Muslims believe that life here on earth is temporary and that hell and paradise exist after life. They believe that on Judgment Day, the dead will be resurrected and Allah will judge whether a person will be sent to paradise or to hell.
The burial tradition for Muslims begins much like other religions, with cleansing the corpse. This is done as soon after death as possible, usually within hours of passing. In most cases, a family member of the same gender washes the body three or more times in jujube leaves. The washing must be done in odd numbers, with perfume being used in the final wash. Traditionally, a cloth is placed on top of the body while the washing is being done, covering private organs at all times. A “kafan” or a simple white cloth is used to wrap the body, after it is washed. Once the body is wrapped, family members and all other loved ones will pass their respect and condolences to the deceased. Prayers from the Muslim community are collected to form Salat al-Janazah, also known as Janazah prayer. These are usually prayers asking Allah to forgive the sins of the dead.
Cremation is not acceptable for Muslims, because they believe that Allah forbids the use of fire on his creations. The human body must be respected during the time of living and through death, which makes the procedures of cremation against the Muslim beliefs and principles. Based on this belief, burial is the only form of handling the deceased. But unlike most US traditions, Muslims do not use a casket in the burying process. Instead, the body is placed directly in the grave with the body on its right side, facing Qibla.
The burial ceremony involves the reciting of a verse that basically means that we are all created from soil, thus we will return to soil. Every person at the gravesite pours three handfuls of soil over the grave. During this process, even more prayers for the forgiveness of the dead are said.
After the burial ceremony, the body is buried with the help of gravediggers, with one final prayer being recited.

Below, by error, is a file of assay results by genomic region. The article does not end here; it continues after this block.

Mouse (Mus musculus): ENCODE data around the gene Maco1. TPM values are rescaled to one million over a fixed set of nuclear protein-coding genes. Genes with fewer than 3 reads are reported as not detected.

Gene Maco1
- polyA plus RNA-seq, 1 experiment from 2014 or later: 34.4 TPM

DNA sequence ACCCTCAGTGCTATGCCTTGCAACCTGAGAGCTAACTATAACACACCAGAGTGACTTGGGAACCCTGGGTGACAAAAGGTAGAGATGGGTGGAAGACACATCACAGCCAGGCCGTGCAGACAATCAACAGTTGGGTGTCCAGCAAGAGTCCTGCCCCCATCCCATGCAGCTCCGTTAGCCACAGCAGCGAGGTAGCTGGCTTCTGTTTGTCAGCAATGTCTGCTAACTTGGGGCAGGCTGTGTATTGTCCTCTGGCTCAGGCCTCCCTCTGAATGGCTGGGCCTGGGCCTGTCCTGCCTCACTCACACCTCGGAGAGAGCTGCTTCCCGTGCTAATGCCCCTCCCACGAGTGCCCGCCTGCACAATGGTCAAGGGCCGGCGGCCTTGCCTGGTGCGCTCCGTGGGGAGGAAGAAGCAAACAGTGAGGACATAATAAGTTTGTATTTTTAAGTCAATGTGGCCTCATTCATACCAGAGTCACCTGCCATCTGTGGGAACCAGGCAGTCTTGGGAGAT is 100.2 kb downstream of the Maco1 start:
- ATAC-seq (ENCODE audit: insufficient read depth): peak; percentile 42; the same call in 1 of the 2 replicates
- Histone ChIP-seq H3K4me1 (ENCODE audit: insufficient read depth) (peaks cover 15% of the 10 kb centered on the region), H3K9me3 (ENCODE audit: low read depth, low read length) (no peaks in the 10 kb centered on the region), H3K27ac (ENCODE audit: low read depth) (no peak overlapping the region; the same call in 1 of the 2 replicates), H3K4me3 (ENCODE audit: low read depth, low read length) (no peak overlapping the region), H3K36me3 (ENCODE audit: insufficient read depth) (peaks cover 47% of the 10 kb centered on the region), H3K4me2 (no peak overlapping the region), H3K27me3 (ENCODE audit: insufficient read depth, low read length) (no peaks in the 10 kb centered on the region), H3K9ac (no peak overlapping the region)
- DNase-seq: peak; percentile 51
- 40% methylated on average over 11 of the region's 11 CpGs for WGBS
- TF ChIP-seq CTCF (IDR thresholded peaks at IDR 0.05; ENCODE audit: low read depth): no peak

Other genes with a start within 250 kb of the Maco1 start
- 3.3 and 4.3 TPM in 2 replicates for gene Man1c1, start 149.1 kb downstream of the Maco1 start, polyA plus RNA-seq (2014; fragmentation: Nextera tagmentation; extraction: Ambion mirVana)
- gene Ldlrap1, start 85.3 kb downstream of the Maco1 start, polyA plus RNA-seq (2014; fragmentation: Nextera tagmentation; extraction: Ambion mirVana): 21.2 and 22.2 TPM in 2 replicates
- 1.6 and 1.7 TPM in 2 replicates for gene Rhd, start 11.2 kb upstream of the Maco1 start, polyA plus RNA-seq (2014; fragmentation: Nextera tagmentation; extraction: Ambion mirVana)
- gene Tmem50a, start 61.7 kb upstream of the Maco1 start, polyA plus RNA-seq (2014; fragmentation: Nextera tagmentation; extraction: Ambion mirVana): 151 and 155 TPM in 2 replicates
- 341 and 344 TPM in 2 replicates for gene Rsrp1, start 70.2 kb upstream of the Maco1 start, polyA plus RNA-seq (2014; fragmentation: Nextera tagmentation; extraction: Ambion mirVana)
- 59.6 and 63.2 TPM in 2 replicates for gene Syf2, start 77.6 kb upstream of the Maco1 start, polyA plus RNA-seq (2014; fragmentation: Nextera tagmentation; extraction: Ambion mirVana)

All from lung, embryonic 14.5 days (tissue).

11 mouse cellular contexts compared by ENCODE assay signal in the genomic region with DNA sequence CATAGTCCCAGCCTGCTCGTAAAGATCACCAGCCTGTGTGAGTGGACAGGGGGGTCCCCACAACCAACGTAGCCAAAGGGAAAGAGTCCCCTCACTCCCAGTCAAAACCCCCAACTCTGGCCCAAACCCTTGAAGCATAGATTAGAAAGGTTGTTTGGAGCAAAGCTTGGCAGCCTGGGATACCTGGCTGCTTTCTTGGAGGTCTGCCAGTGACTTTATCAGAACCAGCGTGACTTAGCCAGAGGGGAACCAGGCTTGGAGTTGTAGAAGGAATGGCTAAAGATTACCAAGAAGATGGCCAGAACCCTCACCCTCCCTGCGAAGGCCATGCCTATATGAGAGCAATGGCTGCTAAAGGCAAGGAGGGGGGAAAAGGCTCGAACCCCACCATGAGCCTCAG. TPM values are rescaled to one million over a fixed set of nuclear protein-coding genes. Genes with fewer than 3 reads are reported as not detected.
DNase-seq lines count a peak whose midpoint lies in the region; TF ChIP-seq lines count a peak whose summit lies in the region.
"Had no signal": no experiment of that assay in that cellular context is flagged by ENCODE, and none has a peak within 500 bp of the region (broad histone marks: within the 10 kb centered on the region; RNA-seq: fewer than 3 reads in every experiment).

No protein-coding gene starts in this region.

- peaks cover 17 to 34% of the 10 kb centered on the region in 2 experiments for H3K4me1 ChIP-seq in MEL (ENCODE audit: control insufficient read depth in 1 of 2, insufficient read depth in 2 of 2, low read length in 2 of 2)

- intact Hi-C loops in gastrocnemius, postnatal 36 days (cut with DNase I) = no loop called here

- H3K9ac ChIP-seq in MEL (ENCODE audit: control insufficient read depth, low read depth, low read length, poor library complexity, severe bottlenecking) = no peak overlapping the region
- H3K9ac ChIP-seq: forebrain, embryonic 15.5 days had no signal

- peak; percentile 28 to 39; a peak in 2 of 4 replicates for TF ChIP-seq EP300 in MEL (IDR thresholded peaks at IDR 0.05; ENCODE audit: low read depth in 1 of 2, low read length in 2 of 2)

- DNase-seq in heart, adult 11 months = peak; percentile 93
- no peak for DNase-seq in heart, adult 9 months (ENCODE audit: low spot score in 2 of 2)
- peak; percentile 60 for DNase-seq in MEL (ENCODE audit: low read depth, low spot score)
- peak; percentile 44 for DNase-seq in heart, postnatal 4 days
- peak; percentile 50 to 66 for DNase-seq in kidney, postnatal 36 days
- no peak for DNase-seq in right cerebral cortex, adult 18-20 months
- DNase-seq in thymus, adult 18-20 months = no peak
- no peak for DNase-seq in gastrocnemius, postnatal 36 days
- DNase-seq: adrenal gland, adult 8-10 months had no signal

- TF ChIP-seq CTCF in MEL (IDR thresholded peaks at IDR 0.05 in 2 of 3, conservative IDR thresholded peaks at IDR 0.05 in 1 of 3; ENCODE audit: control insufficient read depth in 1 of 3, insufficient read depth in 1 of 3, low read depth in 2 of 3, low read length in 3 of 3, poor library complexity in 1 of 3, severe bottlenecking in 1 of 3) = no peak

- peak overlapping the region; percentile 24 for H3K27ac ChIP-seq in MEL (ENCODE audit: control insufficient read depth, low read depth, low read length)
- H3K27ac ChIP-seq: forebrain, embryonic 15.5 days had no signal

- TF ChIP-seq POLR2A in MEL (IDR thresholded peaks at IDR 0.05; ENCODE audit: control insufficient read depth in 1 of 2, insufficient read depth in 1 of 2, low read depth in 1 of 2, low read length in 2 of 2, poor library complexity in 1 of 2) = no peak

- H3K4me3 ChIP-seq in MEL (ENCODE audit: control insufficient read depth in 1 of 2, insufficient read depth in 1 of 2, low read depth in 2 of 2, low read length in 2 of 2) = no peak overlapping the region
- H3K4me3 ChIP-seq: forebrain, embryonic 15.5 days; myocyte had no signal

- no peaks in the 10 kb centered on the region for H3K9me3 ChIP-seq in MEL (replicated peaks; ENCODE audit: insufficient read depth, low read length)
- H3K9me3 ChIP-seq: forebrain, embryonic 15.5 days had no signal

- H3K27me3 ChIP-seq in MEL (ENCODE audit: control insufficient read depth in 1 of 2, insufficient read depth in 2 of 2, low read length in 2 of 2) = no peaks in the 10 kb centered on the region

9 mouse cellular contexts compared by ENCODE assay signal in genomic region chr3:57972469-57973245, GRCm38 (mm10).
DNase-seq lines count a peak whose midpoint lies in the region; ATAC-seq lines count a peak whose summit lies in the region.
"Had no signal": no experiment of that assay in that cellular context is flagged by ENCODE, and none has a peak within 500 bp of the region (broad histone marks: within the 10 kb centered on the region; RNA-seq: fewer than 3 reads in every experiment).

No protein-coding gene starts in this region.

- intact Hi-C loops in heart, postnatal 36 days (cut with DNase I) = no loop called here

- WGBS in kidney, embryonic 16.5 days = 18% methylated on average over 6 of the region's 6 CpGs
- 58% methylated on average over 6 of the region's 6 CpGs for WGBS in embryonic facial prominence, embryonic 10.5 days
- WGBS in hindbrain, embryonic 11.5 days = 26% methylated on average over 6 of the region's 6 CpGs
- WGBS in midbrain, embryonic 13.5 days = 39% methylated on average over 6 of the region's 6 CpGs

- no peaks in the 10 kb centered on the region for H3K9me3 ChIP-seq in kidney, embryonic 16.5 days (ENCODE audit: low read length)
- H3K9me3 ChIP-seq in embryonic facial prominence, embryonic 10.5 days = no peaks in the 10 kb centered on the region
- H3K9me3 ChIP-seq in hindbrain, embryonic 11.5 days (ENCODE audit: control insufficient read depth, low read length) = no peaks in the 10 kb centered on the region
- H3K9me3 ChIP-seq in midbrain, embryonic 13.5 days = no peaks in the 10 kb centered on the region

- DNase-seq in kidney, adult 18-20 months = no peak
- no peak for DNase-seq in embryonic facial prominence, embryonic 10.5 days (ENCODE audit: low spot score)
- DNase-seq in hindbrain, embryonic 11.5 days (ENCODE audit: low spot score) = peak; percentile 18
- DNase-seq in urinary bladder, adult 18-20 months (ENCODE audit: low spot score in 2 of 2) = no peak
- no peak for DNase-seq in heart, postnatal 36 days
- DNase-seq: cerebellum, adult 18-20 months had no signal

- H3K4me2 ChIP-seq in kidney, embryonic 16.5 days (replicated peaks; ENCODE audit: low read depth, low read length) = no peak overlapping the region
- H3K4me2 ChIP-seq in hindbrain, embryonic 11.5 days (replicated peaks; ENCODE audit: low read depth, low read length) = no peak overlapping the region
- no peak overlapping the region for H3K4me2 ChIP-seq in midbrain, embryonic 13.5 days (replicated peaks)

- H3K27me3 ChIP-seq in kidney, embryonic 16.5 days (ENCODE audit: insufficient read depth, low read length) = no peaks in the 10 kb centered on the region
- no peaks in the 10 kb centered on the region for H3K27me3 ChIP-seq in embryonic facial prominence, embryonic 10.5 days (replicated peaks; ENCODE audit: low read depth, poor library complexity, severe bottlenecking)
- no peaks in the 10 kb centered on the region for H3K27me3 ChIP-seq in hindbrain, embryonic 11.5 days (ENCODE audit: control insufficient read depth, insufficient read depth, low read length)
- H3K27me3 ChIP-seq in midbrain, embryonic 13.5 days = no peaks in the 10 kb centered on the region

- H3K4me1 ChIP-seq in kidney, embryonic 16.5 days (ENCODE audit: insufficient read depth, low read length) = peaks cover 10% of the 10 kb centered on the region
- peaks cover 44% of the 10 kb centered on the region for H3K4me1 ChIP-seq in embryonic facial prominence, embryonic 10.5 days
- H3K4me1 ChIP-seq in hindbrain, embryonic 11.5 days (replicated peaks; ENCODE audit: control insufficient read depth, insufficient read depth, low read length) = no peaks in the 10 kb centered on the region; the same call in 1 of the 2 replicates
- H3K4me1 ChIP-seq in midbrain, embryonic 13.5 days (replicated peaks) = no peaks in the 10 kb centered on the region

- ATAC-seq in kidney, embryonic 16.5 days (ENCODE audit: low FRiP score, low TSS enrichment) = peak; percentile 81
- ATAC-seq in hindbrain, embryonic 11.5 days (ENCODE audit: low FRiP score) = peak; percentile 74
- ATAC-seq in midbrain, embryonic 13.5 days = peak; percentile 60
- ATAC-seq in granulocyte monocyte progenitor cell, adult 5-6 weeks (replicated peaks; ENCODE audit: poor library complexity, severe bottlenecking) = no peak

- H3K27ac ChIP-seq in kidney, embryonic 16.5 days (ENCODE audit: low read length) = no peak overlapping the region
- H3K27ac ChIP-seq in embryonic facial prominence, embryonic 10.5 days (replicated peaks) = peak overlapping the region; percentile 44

In the past, unnecessary displays were discouraged for Muslim graves, because they wanted the whole burial ceremony to be as simple and as modest as possible. It was common to have only simple marks on the grave and tombstones no higher than 12 inches from the ground. Today, the tradition is not as common. Grave monuments are becoming more popular choices amongst Muslims.
Although mourning is acceptable in Islam, weeping loudly, shrieking, or losing control of emotions is discouraged. The mourning process for family and loved ones is three days, but is much longer for wives who lost their husbands. Their mourning period is referred to as the period of waiting, or “iddah”, and lasts for four months and ten days. During this period, the widow is not allowed to have any interaction with any man, nor is she also allowed to remarry to ensure that the widow has no possibility of carrying her late husband’s child before marrying again.
This is the third in a series of blog posts on unique burial and cremation customs throughout the world. To read the first entry on customs of Tibet, visit http://phaneuf.net/blog/unique-burial-series-tibet-sky-burials, or for the second entry on customs of Greece, visit http://phaneuf.net/blog/unique-burial-and-cremation-customs-traditions-of-greece. In the coming weeks, I will be blogging about the traditions of many countries and detailing their burial and cremation customs. Although at first glance, some of the traditions sound a bit harsh and very different from the customs of the U.S., they typically follow the belief system of that culture and are done with good reason and intentions.